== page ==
My research team focused on the Yangtze River, which flows from the deep interior of China for thousands of miles east to the Yellow Sea (making it the longest river in Asia). The soil of the deep interior regions drained by the Yangtze is extremely low in selenium. This selenium-poor soil washes down to the delta at the mouth of the Yangtze River, forming an island called Chongming  (the “isle of wisdom”).

During the “cultural revolution” of Mao Zedong in the 1960s (which was anything but “wise”), I was told educated people in nearby Shanghai were exiled to Chongming. They were made to become peasant farmers and cultivate their own crops (low in selenium content, due to the lack of the mineral in the soil).

Within 20 years, cancer rates in these displaced peoples were skyrocketing, and Nobel Laureate Baruch Blumberg (my faculty advisor at Penn) proposed that supplementing their diets with selenium would reduce their cancer risk.

We negotiated with Chinese researchers and got our project off to a great start in the spring of 1987. Then, two years later, in the middle of our multi-year study, the pro-freedom rebellion in Tiananmen Square occurred in Beijing.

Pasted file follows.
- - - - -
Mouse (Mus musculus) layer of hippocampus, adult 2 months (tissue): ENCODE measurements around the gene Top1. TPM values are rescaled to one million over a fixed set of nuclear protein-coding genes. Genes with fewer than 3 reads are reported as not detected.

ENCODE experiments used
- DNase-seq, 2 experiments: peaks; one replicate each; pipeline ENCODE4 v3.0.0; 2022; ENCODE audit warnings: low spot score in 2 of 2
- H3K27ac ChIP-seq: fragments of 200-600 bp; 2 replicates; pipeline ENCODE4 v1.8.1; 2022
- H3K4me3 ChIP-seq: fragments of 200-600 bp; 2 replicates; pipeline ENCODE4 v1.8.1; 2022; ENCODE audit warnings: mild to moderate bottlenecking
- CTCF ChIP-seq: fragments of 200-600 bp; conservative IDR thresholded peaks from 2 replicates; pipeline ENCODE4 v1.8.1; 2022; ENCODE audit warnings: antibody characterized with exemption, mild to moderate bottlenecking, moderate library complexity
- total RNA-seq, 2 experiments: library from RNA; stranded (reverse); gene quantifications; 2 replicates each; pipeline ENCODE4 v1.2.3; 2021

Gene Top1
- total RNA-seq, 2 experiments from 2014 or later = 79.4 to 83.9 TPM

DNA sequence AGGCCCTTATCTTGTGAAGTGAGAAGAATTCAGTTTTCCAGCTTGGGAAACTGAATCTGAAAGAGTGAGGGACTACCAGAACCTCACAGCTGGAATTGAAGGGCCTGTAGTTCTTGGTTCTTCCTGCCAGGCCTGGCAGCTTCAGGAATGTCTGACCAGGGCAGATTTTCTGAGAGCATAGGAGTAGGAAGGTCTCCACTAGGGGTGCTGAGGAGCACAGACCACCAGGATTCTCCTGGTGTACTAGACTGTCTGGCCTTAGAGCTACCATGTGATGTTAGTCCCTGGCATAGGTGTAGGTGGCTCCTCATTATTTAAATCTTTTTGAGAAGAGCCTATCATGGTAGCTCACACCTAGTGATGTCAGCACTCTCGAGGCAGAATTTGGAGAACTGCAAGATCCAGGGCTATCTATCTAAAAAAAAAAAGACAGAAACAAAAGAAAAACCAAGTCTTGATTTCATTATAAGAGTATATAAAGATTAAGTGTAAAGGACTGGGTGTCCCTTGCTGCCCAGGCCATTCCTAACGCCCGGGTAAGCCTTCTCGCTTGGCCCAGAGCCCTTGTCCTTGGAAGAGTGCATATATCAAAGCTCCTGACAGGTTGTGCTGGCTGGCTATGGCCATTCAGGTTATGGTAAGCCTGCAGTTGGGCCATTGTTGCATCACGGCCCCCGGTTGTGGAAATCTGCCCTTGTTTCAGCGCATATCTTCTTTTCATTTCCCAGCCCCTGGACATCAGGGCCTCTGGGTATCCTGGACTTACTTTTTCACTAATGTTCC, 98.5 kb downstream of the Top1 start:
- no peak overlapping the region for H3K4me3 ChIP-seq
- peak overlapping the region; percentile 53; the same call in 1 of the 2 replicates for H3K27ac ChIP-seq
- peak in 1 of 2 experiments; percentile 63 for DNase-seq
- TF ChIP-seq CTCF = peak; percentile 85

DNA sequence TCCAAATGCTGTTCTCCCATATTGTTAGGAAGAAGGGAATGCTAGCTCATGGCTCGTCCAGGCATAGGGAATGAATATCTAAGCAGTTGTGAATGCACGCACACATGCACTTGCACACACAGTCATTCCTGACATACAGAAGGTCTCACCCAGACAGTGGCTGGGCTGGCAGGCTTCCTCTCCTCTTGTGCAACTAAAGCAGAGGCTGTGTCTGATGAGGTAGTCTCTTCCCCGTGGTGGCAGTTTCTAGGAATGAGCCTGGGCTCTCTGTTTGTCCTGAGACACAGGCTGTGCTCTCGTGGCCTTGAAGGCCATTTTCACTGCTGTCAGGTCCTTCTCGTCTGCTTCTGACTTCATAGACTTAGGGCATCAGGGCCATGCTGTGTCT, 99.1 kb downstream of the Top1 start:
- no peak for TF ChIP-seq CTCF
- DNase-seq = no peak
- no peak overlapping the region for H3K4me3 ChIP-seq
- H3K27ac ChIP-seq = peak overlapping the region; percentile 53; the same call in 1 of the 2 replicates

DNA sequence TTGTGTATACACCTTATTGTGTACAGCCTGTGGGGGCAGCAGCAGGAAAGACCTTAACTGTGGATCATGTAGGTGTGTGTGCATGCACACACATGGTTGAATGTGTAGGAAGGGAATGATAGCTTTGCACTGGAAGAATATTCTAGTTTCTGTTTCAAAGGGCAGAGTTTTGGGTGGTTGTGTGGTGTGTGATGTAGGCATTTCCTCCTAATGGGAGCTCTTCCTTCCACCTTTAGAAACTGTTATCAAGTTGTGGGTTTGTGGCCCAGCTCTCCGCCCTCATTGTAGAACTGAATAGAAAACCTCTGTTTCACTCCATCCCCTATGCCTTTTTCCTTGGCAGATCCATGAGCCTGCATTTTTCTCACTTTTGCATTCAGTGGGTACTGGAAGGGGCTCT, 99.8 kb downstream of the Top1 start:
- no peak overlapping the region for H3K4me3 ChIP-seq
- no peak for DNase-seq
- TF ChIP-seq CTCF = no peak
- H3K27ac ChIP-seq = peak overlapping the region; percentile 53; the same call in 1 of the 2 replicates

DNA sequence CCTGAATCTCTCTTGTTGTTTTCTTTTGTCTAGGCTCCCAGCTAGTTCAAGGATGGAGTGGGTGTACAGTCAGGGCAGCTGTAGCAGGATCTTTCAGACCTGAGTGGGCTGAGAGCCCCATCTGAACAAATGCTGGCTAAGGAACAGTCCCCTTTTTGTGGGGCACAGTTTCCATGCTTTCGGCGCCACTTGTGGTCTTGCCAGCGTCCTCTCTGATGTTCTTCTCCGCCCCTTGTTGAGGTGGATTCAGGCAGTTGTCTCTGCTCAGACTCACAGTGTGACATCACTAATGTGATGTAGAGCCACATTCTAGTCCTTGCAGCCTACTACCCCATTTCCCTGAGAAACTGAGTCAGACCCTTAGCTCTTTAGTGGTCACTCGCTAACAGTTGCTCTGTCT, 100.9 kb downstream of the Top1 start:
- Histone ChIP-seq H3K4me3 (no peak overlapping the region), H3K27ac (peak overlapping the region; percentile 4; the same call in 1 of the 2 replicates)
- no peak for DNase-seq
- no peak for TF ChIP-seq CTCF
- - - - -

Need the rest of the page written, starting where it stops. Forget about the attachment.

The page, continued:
The Chinese Communist Party showed its true colors by brutally suppressing the rebellion with a massacre, and the U.S. cut off all ties with China in protest—meaning our project came to an end. As a result, we lost a real opportunity to establish the benefits of selenium supplementation decades ago.


1“Selenium and coronary heart disease: a meta-analysis.” Am J Clin Nutr. 2006 Oct;84(4):762-73.

2“Selenium Exposure and Cancer Risk: an Updated Meta-analysis and Meta-regression.” Sci Rep. 2016 Jan 20;6:19213.

3“Selenium supplementation inhibits IGF-1 signaling and confers methionine restriction-like healthspan benefits to mice.” Elife. 2021 Mar 30;10:e62483.